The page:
A. cantonensis- infected mice had retinal ganglion cell loss

In histological sections, ganglion cells appeared to be swollen even when the structure had been destroyed. At the same time, the number of axons in the optic nerve decreased and there was evident demyelination. The amount of retinal ganglion cells was counted, after retrograde labeling, to evaluate whether optic nerve function was damaged after A. cantonensis infection. The amounts of retinal ganglion cells decreased as extending the infection (Figure 3F) and only a few cells remained alive at day 21 and 28 (Figure 3D and E).
Figure 3

Number of surviving retinal ganglion cells of the mice infected by A. cantonensis at various times. (A-E) Surviving ganglion cells after infection with A. cantonensis for 0 d, 7 d, 14 d, 21 d, and 28 d, respectively. Number of surviving ganglion cells decreased as the length of infection time increased. On days 21 and 28, fewer ganglion cells can be seen (black arrows in D and E). Scale bar = 40 mm. (E) Data are mean ± SEM of retrograde labelled RGCs/mm2 in control, 7 d, 14 d, 21 d, and 28 d, respectively after infection with A. cantonensis. *Statistically significant when compared with control (0 d infection) (P < 0.05); # Statistically significant when compared with infection for 21 d (P < 0.05); Statistically significant when compared with infection for 28 d (P < 0.05).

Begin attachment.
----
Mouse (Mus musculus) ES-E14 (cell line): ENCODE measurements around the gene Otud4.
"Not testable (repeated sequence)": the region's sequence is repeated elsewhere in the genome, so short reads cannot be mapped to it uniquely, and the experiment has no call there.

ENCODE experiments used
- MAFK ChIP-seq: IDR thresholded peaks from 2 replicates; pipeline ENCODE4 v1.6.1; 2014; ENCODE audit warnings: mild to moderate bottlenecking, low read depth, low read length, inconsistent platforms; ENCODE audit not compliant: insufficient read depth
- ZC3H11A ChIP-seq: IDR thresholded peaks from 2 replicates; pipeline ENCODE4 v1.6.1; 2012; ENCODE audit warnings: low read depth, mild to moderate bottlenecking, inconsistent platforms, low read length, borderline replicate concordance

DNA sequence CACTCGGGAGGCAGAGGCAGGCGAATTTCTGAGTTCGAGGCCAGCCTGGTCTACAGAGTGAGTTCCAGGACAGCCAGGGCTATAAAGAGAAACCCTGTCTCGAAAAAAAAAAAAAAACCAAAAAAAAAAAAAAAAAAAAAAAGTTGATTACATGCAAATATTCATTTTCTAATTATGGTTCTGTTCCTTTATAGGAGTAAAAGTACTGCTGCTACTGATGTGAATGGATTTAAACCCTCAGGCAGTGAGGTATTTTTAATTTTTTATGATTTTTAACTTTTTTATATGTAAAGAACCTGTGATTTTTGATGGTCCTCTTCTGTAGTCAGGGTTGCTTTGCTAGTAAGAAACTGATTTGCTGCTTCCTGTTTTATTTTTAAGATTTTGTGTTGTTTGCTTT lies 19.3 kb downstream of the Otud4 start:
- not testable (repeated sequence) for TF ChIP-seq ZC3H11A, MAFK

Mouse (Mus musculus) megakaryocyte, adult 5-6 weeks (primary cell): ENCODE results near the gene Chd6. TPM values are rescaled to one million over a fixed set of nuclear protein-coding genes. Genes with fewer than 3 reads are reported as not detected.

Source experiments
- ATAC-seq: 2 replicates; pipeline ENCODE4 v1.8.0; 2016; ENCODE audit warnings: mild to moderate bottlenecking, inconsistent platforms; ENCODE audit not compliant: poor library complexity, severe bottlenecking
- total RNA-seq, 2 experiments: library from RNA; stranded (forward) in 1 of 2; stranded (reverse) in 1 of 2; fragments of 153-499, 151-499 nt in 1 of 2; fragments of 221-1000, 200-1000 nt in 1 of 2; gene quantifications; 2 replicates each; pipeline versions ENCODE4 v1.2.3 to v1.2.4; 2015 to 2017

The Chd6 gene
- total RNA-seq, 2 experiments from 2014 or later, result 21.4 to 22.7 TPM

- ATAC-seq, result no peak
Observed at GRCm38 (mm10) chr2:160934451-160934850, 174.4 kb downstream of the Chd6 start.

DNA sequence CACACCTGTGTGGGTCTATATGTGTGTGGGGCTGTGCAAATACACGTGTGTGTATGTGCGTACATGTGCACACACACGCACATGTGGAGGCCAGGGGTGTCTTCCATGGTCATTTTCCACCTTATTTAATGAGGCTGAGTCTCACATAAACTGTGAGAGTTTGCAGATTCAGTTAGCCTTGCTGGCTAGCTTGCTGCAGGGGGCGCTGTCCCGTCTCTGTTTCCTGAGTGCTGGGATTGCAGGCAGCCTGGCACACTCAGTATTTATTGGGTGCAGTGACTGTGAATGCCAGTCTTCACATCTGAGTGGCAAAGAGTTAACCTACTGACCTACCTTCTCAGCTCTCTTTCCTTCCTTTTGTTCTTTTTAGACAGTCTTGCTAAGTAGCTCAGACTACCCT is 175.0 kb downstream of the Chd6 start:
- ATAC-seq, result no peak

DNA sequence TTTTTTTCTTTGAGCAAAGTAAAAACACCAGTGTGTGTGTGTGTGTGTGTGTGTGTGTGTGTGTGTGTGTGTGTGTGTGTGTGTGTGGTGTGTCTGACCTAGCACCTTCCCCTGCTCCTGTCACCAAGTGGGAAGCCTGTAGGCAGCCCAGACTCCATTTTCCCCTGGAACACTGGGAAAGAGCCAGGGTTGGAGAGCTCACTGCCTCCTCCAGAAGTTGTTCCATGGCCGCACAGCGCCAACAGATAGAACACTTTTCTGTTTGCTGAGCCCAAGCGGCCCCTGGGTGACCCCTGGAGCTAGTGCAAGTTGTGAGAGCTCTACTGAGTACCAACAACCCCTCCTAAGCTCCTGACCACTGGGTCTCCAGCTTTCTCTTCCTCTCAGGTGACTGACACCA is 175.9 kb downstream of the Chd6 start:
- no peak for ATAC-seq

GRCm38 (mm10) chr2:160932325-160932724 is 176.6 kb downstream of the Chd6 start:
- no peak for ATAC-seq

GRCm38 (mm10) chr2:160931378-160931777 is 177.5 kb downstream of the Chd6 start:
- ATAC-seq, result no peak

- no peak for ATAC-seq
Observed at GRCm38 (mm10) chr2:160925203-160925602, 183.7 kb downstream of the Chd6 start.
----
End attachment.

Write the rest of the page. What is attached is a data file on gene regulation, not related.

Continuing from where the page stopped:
A. cantonensis- infected mice developed optic neuritis in functional assessment of optic nerves and ganglion cells

VEP and ERG measurements were performed in response to flash and pattern stimulation to diagnose optic neuritis in vivo and to monitor the function of RGCs. Flash VEP tested the axonal signaling of the optic nerve and ERG measurements in response to flash stimulation determining the function of the retina as a whole[13]. In the present study, the VEP and ERG data showed abnormal change at day 14 post-infection (Figures 4 and5), compared to normal controls. This result, indicates that infection of A. cantonensis indeed affected the axonal signaling of the optic nerve, leading to optic neuritis and the retinal function of A. cantonensis-infected mice also was affected.
Figure 4

P2 latency of VEP alteration at various times in mice infected with A. cantonensis. (A-E): P2 latency of VEP after infection with A. cantonensis for control, 7 d, 14 d, 21 d, and 28 d, respectively. (F): Data are mean ± SEM of P2 latency of VEP in control, 7 d, 14 d, 21 d, and 28 d, respectively after infection with A. cantonensis. *Statistically significant when compared with control (0 d infection) (P < 0.05).